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Ahead of Prisoner Release, Rockets Fired From Gaza

Iron Dome intercepts one, the other falls into open territory

Adam Chandler
October 28, 2013

As Israel prepares for its second of four Palestinian prisoner releases, it’d be something of an understatement to suggest that there is some opposition to it. Naftali Bennett’s The Jewish Home party introduced legislation to stop the release of the prisoners as part of the agreed-upon conditions for peace talks, a bill which was rejected by a committee yesterday. Soon after, the list of 26 Palestinian prisoners was finalized–culled from a group of prisoners that committed offenses prior to the 1993 Oslo Accords–and approved by Prime Minister Benjamin Netanyahu.

Upon the news that Paula Abdul would get her bat mitzvah at the Kotel, after everyone had taken two steps forward, they took two steps back. The prisoner release will apparently coincide with the announcement of new West Bank settlements in a move to placate the Israeli right.

Oh, and then two rockets were fired into Israel from Gaza this morning. Iron Dome, activated for the first time in months, knocked down one rocket, the other fell in open turf.

There were no injuries or damage in the attacks, which triggered a Color Red rocket alert.

The rocket fire came a day after two mortar shells fired from Gaza landed in southern Israel and coincided with the announcement of the names of 26 Palestinian security prisoners set to be released by Israel on Tuesday.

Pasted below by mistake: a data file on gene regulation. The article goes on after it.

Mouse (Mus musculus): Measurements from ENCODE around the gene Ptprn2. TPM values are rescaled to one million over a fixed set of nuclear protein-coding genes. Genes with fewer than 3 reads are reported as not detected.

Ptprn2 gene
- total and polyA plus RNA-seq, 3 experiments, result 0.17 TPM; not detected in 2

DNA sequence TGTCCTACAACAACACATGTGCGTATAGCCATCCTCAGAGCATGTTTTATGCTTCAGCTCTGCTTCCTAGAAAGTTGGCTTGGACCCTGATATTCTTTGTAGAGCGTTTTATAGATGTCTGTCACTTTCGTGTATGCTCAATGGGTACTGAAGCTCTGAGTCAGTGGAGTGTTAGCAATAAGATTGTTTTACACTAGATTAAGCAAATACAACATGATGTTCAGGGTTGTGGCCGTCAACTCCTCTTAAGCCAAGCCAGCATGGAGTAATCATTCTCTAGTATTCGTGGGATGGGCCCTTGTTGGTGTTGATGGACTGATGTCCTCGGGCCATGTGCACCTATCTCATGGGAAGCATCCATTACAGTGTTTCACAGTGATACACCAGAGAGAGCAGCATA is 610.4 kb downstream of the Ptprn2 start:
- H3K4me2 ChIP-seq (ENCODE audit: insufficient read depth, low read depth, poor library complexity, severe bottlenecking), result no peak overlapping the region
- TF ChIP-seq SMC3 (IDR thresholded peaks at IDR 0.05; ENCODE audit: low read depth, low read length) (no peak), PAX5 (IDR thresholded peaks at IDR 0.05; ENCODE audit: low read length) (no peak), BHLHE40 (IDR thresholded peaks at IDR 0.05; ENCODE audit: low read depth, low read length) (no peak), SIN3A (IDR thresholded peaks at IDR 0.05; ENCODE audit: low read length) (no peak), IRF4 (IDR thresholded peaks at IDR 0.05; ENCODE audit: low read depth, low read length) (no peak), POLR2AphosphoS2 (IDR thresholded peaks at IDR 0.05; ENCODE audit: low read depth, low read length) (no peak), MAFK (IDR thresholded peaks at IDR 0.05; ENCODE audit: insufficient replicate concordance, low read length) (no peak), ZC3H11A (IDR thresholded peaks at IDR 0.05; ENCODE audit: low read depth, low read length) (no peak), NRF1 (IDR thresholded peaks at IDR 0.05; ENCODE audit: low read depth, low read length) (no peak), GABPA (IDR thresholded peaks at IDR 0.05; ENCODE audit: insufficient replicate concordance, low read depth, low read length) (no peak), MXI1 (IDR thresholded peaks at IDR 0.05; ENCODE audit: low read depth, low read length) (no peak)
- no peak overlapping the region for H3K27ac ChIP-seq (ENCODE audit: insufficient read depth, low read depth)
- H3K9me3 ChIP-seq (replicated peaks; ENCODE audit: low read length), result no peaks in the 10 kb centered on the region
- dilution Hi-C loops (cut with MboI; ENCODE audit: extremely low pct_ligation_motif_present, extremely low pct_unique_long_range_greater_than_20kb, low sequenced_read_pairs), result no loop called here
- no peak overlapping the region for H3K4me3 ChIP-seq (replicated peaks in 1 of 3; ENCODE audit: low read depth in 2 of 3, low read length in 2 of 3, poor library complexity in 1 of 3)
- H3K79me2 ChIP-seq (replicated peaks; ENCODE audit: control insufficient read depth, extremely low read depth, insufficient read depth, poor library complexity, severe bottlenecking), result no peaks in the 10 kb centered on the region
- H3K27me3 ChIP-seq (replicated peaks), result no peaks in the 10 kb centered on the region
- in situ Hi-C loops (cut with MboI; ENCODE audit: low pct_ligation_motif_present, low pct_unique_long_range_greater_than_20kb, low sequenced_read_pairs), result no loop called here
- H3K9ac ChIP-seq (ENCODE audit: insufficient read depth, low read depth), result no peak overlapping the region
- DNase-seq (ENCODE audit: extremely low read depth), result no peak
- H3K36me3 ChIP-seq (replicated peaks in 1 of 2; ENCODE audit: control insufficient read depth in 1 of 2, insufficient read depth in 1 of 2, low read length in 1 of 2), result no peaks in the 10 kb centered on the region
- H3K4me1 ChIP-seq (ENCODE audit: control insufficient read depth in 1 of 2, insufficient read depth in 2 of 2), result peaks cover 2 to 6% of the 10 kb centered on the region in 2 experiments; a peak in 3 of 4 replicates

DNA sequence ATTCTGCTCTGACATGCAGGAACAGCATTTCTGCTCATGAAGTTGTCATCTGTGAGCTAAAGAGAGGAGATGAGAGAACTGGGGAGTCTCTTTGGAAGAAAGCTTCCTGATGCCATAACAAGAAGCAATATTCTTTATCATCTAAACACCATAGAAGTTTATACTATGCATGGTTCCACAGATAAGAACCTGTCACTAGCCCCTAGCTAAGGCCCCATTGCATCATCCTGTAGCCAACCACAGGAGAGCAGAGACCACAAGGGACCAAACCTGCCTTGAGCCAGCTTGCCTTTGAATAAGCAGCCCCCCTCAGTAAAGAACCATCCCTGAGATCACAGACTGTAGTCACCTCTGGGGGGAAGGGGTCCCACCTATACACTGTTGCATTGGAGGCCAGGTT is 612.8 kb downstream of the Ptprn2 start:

Hamas, while pro-prisoner release, is very anti-peace process. Over at the Times of Israel, Avi Issacharoff sought to dissuade people from connecting the two events.

The truth is there isn’t necessarily a connection between the two. But if there is one, it seems the missile launchers weren’t inspired by the release of the prisoners but rather the opposite: They want to damage what is perceived among the Palestinian public as another achievement for PA President Mahmoud Abbas, who has succeeded once again in getting Israel to release prisoners by just negotiating — not through kidnappings, not through murders, not with a second Gilad Shalit or a prisoner swap.

This formula, that the release of prisoners within the framework of negotiations strengthens Abbas’s position, is known to the Israeli government — even to the ministers of the right-wing Jewish Home, which has cried foul over the release.

In other words, the Jewish Home and Hamas are in agreement on this one.

Adam Chandler was previously a staff writer at Tablet. His work has appeared in the New York Times, the Wall Street Journal, the Atlantic, Slate, Esquire, New York, and elsewhere. He tweets @allmychandler.